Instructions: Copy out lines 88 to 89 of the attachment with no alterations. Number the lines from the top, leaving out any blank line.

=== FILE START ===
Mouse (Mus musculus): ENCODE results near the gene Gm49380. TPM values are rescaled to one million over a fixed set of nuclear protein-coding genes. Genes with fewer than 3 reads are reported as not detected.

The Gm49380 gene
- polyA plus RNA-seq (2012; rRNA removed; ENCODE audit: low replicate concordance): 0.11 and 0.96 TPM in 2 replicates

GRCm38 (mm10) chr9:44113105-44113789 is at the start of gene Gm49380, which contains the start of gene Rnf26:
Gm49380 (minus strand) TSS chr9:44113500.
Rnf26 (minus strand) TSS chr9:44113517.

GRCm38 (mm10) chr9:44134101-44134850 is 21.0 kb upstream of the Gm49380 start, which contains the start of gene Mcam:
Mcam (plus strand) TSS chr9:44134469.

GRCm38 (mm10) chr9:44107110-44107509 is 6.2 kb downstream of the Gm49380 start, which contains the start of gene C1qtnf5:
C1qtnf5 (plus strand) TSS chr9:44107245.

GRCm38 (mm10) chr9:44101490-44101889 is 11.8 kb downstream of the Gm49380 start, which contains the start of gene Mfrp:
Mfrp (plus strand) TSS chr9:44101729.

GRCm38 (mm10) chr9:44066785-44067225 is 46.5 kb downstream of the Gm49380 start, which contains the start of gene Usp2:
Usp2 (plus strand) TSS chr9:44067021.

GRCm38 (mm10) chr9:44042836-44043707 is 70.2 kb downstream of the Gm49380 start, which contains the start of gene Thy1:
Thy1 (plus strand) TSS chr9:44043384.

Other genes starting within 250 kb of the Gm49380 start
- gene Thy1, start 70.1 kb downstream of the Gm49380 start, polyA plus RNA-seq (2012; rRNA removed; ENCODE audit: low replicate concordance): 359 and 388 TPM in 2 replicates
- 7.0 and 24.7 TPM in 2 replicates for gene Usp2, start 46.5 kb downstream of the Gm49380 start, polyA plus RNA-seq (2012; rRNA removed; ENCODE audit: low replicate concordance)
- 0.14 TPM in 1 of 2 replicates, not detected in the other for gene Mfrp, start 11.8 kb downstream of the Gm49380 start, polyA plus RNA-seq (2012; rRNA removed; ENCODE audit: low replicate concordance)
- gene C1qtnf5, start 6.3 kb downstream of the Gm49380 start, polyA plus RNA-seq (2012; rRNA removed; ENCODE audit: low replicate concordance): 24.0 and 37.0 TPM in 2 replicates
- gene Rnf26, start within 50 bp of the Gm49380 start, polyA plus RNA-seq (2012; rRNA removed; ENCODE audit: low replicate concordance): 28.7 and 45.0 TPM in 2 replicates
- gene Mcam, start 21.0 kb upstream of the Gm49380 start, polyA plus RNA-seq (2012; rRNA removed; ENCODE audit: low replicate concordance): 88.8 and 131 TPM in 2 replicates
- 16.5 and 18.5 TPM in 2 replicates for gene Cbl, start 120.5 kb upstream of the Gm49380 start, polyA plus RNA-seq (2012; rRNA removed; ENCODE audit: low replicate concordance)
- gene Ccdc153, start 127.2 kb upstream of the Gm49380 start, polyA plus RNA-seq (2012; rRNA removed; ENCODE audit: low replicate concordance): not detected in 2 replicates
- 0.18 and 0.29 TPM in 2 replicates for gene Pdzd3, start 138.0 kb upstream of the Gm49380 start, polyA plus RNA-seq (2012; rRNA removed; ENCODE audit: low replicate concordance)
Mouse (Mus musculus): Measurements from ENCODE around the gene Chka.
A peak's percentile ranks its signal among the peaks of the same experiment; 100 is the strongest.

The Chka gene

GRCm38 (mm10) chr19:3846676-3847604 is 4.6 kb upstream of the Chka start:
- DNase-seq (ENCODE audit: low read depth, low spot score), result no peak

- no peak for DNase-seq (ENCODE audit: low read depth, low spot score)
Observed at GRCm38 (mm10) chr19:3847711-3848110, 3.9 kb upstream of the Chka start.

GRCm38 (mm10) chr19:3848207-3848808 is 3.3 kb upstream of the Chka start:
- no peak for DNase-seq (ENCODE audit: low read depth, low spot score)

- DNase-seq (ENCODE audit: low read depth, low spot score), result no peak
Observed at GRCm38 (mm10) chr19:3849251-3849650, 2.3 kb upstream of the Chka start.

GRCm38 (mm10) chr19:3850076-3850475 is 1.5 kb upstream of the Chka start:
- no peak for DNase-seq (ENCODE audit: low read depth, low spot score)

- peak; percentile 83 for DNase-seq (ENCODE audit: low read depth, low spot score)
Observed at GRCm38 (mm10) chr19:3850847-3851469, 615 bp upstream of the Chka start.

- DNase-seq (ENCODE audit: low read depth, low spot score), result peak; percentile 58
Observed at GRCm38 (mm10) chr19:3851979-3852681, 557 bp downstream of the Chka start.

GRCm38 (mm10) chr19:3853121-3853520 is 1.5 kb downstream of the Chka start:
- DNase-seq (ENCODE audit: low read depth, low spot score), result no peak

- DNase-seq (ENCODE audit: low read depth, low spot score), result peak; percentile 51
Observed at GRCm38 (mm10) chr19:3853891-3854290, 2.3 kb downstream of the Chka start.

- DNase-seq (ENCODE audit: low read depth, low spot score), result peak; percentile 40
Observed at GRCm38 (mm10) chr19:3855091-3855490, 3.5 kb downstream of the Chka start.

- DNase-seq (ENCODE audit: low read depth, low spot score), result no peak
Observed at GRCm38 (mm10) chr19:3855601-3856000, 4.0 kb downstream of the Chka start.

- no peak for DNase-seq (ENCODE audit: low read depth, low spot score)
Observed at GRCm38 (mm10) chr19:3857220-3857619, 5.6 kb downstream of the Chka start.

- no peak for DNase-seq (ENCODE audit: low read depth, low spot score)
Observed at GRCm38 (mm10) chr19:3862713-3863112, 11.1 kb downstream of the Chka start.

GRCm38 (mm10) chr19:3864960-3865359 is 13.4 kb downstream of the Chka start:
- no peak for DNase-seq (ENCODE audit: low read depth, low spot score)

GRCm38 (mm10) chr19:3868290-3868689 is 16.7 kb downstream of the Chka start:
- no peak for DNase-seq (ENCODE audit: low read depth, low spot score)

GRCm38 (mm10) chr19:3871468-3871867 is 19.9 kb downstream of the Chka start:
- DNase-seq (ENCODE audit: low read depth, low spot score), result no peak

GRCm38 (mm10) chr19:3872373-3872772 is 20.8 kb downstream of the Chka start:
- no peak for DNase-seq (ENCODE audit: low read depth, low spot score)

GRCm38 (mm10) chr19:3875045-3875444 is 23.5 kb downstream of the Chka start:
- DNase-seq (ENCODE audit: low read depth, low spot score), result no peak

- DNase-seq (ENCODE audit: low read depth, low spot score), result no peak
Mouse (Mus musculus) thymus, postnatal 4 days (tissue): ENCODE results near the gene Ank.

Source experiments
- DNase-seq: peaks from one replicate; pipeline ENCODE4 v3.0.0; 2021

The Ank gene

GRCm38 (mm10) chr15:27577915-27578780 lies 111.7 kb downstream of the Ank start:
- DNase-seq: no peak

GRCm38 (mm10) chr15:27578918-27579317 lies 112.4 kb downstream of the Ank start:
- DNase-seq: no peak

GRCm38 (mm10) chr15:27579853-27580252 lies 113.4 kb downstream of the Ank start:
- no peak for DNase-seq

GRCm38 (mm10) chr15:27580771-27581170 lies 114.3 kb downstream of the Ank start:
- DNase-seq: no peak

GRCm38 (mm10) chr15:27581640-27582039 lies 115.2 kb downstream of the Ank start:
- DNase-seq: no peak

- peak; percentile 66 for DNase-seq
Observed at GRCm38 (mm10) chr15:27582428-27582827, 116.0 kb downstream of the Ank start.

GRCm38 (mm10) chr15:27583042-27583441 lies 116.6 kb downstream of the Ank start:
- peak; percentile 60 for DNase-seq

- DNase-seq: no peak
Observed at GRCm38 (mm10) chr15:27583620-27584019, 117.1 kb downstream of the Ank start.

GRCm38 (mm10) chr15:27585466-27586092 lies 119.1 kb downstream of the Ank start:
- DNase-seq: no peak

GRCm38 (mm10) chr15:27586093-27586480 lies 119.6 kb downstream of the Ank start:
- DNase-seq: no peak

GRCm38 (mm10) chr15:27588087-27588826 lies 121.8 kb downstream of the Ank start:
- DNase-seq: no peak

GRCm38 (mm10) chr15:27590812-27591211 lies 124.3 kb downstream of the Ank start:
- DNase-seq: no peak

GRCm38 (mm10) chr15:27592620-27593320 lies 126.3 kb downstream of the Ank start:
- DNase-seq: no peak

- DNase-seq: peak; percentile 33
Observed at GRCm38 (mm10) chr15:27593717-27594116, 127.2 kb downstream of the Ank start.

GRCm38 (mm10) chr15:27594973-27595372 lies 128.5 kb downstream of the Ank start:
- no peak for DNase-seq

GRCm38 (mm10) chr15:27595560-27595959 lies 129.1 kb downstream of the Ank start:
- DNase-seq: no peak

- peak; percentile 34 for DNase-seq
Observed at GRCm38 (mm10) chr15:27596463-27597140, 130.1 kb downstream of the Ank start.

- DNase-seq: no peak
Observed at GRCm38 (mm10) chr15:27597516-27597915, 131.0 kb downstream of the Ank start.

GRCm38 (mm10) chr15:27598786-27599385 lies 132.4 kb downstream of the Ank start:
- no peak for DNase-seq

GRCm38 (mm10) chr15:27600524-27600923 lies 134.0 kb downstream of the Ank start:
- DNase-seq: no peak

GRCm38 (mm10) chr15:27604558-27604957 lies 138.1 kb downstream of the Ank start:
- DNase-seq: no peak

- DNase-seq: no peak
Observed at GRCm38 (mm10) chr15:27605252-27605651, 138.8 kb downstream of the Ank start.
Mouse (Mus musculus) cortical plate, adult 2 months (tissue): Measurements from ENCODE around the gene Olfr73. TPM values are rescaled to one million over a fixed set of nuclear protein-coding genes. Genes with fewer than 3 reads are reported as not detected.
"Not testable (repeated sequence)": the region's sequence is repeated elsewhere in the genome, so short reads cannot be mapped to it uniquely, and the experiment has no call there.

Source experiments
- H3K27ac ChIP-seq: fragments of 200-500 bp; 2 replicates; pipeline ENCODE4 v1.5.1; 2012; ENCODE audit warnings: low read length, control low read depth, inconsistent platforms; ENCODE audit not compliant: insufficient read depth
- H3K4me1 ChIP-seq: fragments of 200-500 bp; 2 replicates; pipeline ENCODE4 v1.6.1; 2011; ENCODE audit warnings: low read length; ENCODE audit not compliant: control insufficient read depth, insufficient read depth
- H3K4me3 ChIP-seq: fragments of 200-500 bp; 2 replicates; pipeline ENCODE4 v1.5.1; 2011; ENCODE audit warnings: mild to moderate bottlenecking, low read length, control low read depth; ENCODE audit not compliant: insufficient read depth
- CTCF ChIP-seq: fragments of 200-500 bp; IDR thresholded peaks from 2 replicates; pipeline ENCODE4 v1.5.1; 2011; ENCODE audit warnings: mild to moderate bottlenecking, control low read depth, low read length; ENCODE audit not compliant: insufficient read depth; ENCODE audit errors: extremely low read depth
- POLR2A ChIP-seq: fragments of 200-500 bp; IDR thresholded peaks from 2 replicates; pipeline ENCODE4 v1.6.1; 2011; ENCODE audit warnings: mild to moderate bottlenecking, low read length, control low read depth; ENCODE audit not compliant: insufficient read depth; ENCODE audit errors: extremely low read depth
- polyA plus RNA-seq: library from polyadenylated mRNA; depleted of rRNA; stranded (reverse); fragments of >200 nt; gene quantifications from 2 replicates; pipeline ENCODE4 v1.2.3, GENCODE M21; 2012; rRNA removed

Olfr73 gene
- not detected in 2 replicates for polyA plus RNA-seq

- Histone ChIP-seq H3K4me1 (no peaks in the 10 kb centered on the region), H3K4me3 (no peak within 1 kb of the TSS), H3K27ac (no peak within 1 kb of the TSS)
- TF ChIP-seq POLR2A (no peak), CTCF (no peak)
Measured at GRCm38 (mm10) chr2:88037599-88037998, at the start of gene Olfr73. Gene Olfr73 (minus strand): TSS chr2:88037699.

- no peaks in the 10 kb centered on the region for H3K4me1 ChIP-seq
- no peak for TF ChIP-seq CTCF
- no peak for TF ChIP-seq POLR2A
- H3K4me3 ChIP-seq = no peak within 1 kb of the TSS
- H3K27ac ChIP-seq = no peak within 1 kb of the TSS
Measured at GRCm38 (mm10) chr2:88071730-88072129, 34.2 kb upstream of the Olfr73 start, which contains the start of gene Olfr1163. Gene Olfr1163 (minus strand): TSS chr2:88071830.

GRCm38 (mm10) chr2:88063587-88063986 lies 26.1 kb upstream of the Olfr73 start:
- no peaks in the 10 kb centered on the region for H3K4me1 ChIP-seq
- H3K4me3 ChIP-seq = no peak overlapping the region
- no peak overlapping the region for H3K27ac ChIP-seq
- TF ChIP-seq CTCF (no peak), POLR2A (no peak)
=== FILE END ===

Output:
- DNase-seq: no peak

GRCm38 (mm10) chr15:27586093-27586480 lies 119.6 kb downstream of the Ank start: